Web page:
Do Not Resuscitate Legal and Ethical Issues Essay
Do Not Resuscitate Legal and Ethical Issues
DNR, Do Not Resuscitate, is an order that alerts medical professionals not to perform cardiopulmonary resuscitation, CPR, on an individual. CPR consists of life saving methods such as procedures that can involve mouth to mouth resuscitation to using a defibrillator, intubation, and using cardio tonic drugs to bring the patient back to life. DNR orders is a legal document that has been sustained by the individual or proxy, typically is for patients that are seriously ill or may be terminally ill, preventing aggressive efforts to bring them back to life. DNR enables a person to exercise their right to autonomy, to make decisions about their healthcare in case they are unable to do so in the future. In this paper I will be analyzing the requirements of New Jersey’s DNR. Secondly I will be identifying the requirements of three hospitals DNR’s in New Jersey. The three hospitals will be Jersey City Medical center, St. Joseph’s Hospital, and Hackensack Medical Center; I will examine the differences and similarities between the three hospital DNR requirements and address the following: what they are and which one should be followed. Lastly the paper will explain how a DNR is applied if a patient is under hospice care and the EMT’s are called.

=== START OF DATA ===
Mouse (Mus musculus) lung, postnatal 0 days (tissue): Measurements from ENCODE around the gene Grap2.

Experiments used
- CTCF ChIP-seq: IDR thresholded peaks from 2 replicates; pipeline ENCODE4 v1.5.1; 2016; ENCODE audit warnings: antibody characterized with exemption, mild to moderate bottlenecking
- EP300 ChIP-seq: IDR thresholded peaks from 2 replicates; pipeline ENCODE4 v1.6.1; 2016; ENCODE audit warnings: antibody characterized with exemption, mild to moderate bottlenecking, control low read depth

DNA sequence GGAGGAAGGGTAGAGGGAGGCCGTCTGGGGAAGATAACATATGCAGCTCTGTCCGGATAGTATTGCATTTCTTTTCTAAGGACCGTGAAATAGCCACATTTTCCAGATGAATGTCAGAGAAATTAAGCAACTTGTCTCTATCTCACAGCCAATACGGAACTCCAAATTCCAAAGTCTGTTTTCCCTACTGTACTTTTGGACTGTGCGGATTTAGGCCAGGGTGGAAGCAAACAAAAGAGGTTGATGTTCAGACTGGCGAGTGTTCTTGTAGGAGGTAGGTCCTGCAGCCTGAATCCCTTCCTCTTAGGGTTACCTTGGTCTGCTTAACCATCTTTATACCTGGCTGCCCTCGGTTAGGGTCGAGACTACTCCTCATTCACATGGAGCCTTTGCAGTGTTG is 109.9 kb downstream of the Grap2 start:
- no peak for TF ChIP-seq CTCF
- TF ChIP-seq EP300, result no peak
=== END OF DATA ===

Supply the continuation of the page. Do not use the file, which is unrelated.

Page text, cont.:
Requirements for New Jersey Do Not Resuscitate Orders State of N.J. www.state.nj.us/health/ems/dnr_introduction.shtml This is the State of New Jersey Department of Health website. This website contains the requirements for the state of N.J. This also contains information of the guidelines for physicians, policies for EMS personal, and Do Not Resuscitate brochure. This web site is valuable for the research paper in the understanding of the states requirments and policies. New Jersey Do Not Resuscitate (DNR) http://www.njha.com/media/33214/DNRGuidelines.pdf. This website provides the state’s education for guidelines for health care professional, patients and their families. This also contains important information about the DNR background and history to further understand the requirements.
The website also includes physician guidelines, EMS policy, how to get a valid out of hospital DNR, bracelet guidelines, and an educational brochure for family members. The website will allow me to identify the requirements of New Jersey’s DNR policy and also provides tools for the patient and their family. DNR’s Advanced Directives-NJ http://www.njha.com/media/33214/DNRGuidelines.pdf. \This website is the NJ Hospice and Palliative Care Organization; this will enrich my knowledge about hospice care, DNR orders, Advanced Directives, and living wills. Duke, G., Thompson, S., & Hastie, M. (2007). Factors influencing completion of advanced directives in hospitalized patients. International Journal Of Palliative Nursing, 13(1), 39-43 This was retrieved form the Ashford library; this is a journal article that discusses the completion of DNR forms and the importance in protecting the patient’s right in making decisions for end of life care. The article gives important information about DNR and also describes assessment tools that are used to better educate the patient.